From 1 John 5:14-15 the Christian learns at least four things about prayer: (1) God hears my prayers; (2) he answers my prayers; (3) this is something in which I can have “confidence”; and (4) the Lord's answers are according to his will, not mine.1
It was probably during the period recorded in Acts 20:1-3 that the apostle Paul produced Romans and 2 Corinthians. Two prayers are mentioned in these epistles which serve as good biblical examples of how prayers are answered.
Paul’s letter to the Romans was written approximately AD 56/57 before he traveled to Jerusalem with a benevolent gift from various congregations. Apparently he had some concerns about what might happen when he got to Jerusalem, but instead of worrying about it he prayed about it and encouraged others to pray for him as well. In Romans 15:30-32 at least three specific prayer requests are made: (1) that Paul may be delivered from unbelievers in Judea; (2) that his service may be acceptable among the Jerusalem saints; and (3) that he may come to Rome with joy. By reading Luke’s historical record of this visit to Jerusalem and subsequent events, we see exactly how these petitions were answered.
According to Acts 21:17-20a, the brethren in Jerusalem received Paul gladly and rejoiced in his ministry. It seems that this part of his petition was answered with a resounding “yes.” However, the apostle’s service was not accepted unconditionally. While numerous Jews in Jerusalem had come to believe in Christ, many of them viewed Paul with suspicion, as though he were a traitor to his nation and cultural heritage. His effectiveness and influence among them, therefore, were compromised by this misguided perception.
In order to show that he had not completely forsaken his people or his past, Paul agreed to carry out a customary ritual in the temple (vv. 20-26). But his attempt to please his Jewish kinsmen led to further complications. He was falsely accused, dragged out of the temple, and nearly beaten to death by unbelieving Jews (vv. 27-33). Fortunately he was delivered from these attackers (vv. 33-34), as per another of his prayer requests (Romans 15:31), yet not without a great deal of distress and suffering. As a result of his arrest in Jerusalem, he was sent to Caesarea (spending two years in prison) and then on to Rome. Paul had prayed that he might come to Rome with joy, but when he finally arrived after several near-death experiences along the way, he was in chains (Acts 28:16).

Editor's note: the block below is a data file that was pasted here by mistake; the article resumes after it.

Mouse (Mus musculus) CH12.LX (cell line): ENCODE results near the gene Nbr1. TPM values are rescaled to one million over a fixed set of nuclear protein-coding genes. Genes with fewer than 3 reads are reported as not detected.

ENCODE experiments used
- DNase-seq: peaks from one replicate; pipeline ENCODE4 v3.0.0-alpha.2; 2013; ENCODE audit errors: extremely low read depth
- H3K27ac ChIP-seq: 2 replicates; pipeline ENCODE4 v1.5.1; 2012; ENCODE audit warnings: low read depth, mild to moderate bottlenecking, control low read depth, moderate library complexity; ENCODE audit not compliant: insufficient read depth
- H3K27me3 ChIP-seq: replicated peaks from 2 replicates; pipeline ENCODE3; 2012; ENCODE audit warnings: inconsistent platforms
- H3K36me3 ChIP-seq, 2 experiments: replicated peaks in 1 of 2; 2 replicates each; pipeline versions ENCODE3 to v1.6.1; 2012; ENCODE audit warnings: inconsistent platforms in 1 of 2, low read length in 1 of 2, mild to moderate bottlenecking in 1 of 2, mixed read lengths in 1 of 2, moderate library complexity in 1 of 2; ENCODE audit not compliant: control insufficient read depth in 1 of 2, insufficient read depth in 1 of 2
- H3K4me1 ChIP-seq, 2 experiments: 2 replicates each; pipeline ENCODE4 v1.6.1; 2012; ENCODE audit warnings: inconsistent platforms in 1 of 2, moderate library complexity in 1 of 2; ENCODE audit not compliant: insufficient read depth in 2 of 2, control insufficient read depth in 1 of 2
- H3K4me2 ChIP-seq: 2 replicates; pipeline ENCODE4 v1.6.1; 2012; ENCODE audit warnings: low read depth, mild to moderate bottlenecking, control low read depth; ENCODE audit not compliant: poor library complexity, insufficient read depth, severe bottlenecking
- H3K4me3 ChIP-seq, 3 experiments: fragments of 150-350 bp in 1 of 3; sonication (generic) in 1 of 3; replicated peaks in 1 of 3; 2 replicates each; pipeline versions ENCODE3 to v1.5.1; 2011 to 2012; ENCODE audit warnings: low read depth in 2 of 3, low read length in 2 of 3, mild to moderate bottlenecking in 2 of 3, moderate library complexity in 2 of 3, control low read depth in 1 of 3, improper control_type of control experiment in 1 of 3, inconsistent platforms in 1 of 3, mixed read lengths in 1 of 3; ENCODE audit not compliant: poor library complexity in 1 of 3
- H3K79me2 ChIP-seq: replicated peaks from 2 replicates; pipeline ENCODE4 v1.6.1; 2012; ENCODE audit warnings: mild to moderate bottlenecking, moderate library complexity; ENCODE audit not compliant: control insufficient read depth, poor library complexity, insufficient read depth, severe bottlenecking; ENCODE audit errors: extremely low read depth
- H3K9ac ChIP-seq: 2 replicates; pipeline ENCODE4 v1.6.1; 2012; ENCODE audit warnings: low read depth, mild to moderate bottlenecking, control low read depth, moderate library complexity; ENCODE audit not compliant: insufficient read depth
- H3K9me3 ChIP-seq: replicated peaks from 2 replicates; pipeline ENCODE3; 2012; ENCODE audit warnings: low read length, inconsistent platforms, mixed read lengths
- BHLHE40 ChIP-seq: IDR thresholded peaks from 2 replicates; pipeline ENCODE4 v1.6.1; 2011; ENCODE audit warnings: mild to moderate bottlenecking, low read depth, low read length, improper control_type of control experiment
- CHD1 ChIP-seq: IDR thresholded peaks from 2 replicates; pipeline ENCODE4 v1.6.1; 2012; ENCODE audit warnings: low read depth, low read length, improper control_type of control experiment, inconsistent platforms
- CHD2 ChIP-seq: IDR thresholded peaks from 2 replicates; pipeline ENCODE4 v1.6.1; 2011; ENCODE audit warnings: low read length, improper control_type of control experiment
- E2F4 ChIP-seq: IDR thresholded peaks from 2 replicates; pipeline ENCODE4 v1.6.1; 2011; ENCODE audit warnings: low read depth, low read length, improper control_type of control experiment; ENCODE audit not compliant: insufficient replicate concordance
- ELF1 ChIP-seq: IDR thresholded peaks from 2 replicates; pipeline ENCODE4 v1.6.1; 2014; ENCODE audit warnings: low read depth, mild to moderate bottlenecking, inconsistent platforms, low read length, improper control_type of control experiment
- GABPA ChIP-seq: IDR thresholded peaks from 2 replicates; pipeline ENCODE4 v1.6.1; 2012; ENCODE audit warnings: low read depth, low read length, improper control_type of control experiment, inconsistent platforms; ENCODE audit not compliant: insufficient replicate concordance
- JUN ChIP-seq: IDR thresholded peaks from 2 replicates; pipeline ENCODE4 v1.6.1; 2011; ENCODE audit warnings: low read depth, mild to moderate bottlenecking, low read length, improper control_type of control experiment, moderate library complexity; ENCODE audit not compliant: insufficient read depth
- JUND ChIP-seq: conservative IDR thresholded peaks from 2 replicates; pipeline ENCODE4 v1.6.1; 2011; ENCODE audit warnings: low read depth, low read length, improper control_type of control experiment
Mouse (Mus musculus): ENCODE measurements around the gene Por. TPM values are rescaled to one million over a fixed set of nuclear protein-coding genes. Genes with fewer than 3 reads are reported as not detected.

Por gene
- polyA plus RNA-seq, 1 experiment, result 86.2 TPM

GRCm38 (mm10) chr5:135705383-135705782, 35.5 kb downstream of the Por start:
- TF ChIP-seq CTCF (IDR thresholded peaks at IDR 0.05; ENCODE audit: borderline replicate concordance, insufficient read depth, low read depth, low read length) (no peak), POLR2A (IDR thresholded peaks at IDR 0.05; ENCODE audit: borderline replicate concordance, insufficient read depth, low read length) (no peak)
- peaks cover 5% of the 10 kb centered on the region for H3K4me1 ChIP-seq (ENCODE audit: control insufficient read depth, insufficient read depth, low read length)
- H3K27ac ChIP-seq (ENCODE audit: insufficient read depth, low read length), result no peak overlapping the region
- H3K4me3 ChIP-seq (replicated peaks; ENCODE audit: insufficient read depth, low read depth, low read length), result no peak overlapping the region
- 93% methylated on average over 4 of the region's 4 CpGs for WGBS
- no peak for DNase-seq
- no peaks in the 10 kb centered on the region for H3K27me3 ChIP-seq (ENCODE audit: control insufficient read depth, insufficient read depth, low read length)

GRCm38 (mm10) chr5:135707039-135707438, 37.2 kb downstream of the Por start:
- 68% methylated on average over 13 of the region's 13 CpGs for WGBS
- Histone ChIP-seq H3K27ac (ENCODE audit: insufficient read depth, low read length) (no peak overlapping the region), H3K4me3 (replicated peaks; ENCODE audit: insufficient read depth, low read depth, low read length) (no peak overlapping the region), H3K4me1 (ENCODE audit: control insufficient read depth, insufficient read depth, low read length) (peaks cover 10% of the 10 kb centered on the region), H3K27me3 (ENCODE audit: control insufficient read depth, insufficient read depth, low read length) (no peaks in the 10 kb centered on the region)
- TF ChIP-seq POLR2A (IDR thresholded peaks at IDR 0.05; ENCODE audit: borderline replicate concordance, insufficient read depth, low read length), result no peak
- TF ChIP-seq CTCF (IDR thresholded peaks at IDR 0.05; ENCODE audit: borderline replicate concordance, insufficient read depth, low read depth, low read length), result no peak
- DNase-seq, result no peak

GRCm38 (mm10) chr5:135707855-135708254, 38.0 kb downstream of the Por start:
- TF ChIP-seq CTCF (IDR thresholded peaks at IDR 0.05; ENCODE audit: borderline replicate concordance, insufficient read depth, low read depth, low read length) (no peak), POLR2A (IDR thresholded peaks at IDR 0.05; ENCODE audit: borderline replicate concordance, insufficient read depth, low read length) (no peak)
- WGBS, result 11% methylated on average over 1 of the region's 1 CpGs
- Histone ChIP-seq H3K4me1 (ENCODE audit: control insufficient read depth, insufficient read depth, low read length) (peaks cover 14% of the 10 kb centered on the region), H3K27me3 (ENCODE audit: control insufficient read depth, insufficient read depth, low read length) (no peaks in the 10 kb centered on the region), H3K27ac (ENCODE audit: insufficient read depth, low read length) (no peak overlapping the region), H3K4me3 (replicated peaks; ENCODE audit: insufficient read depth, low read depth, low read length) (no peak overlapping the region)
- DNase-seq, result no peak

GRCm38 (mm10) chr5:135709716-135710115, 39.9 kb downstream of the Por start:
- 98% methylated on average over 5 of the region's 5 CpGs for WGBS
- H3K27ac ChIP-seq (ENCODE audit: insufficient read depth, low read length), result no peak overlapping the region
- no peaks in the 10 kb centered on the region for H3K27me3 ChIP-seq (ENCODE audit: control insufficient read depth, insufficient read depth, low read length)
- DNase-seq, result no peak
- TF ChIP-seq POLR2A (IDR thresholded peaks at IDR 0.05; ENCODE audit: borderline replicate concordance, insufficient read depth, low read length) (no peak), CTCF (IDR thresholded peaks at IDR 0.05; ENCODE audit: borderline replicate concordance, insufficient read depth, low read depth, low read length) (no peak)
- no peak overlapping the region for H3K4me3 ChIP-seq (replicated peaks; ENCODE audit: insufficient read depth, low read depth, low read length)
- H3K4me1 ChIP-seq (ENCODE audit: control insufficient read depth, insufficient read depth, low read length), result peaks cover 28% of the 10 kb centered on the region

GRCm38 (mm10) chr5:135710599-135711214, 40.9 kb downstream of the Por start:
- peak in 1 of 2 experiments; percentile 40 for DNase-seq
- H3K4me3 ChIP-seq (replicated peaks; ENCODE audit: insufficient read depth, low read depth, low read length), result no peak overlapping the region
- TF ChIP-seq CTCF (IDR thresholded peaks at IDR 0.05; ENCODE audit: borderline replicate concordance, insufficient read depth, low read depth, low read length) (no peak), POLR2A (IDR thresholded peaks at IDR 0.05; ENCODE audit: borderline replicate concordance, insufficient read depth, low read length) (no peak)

Did God answer the three petitions of Romans 15:30-32? Apparently so. Did he answer them the way Paul wanted? Apparently not. No doubt Paul desired that his service to the Jerusalem saints would be received without reservation, but it wasn’t. He likely would have wanted his deliverance from unbelievers to be void of pain and distress, but it wasn’t. Surely he would rather have come to Rome as a free man, but he didn’t. Nevertheless, as a prisoner in Rome, looking back on these ordeals, Paul had to admit: “the things which happened to me have actually turned out for the furtherance of the gospel” (Philippians 1:12). God’s way may have been harder, but it was so much better.
If Paul’s service in Jerusalem had been accepted unconditionally (as he wanted), the chain of events which eventually took him to Rome likely would not have occurred; consequently so many would have missed out on the Lord’s great blessings through the ministry of this dedicated apostle. The point is, Paul's prayers were answered by God, not necessarily the way he wanted, but obviously so much better than he even knew how to ask.
Another of Paul’s specific prayer requests is recorded in 2 Corinthians 12:7-10. He struggled from what appears to have been a physical malady (“a thorn in the flesh”), concerning which he pleaded with the Lord no less than three times that it might be removed. God’s answer was not “yes,” or even a “qualified yes,” but an absolute “NO.” Thus Paul continued to suffer from this infirmity for the rest of his natural life. But notice his attitude. He didn’t cry, “God hasn’t answered my prayer!” He didn’t complain that God’s answer wasn’t what he wanted. Paul graciously accepted this negative response and acknowledged that the Lord’s way was even better than that for which he had asked. This physical “thorn in the flesh” kept him humble, which ultimately contributed to his spiritual salvation (cf. Proverbs 16:18). It caused him to depend more on God and less on self. It made him a much stronger person.
The lesson is simple: God answers prayer. He answers prayer according to his will, not mine. He doesn’t always answer according to my expectations, and his ways are not always the easiest. But I can be assured that his answers are always the very best answers. Even when I don’t get exactly what I ask for, I know that God has something much better in store!
“Now to Him who is able to do exceedingly abundantly above all that we ask or think, according to the power that works in us, to Him be glory in the church by Christ Jesus to all generations, forever and ever. Amen” (Ephesians 3:20-21).
-- Kevin L. Moore
Endnote:1 This is a revision of the original version that appeared in The Exhorter 4:1 (Jan.-March 2000). All scripture quotations are from the NKJV.
Related articles: Mike Bensen's When Did Jesus NOT Pray?
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